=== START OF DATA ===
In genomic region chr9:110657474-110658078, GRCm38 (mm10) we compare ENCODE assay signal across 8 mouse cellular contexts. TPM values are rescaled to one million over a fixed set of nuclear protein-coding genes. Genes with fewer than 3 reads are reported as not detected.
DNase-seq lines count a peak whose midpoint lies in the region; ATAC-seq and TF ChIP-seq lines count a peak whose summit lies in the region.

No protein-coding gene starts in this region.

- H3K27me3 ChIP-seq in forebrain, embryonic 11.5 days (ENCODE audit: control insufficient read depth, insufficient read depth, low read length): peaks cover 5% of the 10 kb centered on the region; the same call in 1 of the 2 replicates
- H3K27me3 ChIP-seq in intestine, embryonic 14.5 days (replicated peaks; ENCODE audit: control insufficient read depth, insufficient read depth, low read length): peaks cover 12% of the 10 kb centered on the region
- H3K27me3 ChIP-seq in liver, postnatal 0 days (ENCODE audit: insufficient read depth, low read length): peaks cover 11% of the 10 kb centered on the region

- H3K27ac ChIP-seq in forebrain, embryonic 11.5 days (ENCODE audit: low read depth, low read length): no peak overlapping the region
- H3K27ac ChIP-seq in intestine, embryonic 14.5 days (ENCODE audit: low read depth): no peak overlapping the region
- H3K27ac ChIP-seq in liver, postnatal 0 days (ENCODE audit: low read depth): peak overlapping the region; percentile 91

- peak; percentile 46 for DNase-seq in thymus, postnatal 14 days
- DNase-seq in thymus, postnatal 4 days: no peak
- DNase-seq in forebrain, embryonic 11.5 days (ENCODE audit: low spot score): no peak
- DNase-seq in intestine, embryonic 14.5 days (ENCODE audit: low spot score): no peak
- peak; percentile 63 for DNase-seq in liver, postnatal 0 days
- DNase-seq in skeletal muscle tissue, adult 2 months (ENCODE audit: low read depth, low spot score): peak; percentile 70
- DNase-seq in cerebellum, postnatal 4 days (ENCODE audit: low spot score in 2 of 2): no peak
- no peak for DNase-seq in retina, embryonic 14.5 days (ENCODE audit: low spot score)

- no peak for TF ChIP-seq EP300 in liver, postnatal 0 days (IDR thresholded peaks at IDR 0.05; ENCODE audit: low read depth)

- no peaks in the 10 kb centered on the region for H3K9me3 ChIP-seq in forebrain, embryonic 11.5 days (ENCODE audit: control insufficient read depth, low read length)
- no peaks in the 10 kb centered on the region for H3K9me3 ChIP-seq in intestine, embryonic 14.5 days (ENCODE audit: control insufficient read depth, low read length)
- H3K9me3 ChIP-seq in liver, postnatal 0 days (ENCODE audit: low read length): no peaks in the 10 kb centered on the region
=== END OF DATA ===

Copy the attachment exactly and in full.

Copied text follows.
In genomic region chr9:110657474-110658078, GRCm38 (mm10) we compare ENCODE assay signal across 8 mouse cellular contexts. TPM values are rescaled to one million over a fixed set of nuclear protein-coding genes. Genes with fewer than 3 reads are reported as not detected.
DNase-seq lines count a peak whose midpoint lies in the region; ATAC-seq and TF ChIP-seq lines count a peak whose summit lies in the region.

No protein-coding gene starts in this region.

- H3K27me3 ChIP-seq in forebrain, embryonic 11.5 days (ENCODE audit: control insufficient read depth, insufficient read depth, low read length): peaks cover 5% of the 10 kb centered on the region; the same call in 1 of the 2 replicates
- H3K27me3 ChIP-seq in intestine, embryonic 14.5 days (replicated peaks; ENCODE audit: control insufficient read depth, insufficient read depth, low read length): peaks cover 12% of the 10 kb centered on the region
- H3K27me3 ChIP-seq in liver, postnatal 0 days (ENCODE audit: insufficient read depth, low read length): peaks cover 11% of the 10 kb centered on the region

- H3K27ac ChIP-seq in forebrain, embryonic 11.5 days (ENCODE audit: low read depth, low read length): no peak overlapping the region
- H3K27ac ChIP-seq in intestine, embryonic 14.5 days (ENCODE audit: low read depth): no peak overlapping the region
- H3K27ac ChIP-seq in liver, postnatal 0 days (ENCODE audit: low read depth): peak overlapping the region; percentile 91

- peak; percentile 46 for DNase-seq in thymus, postnatal 14 days
- DNase-seq in thymus, postnatal 4 days: no peak
- DNase-seq in forebrain, embryonic 11.5 days (ENCODE audit: low spot score): no peak
- DNase-seq in intestine, embryonic 14.5 days (ENCODE audit: low spot score): no peak
- peak; percentile 63 for DNase-seq in liver, postnatal 0 days
- DNase-seq in skeletal muscle tissue, adult 2 months (ENCODE audit: low read depth, low spot score): peak; percentile 70
- DNase-seq in cerebellum, postnatal 4 days (ENCODE audit: low spot score in 2 of 2): no peak
- no peak for DNase-seq in retina, embryonic 14.5 days (ENCODE audit: low spot score)

- no peak for TF ChIP-seq EP300 in liver, postnatal 0 days (IDR thresholded peaks at IDR 0.05; ENCODE audit: low read depth)

- no peaks in the 10 kb centered on the region for H3K9me3 ChIP-seq in forebrain, embryonic 11.5 days (ENCODE audit: control insufficient read depth, low read length)
- no peaks in the 10 kb centered on the region for H3K9me3 ChIP-seq in intestine, embryonic 14.5 days (ENCODE audit: control insufficient read depth, low read length)
- H3K9me3 ChIP-seq in liver, postnatal 0 days (ENCODE audit: low read length): no peaks in the 10 kb centered on the region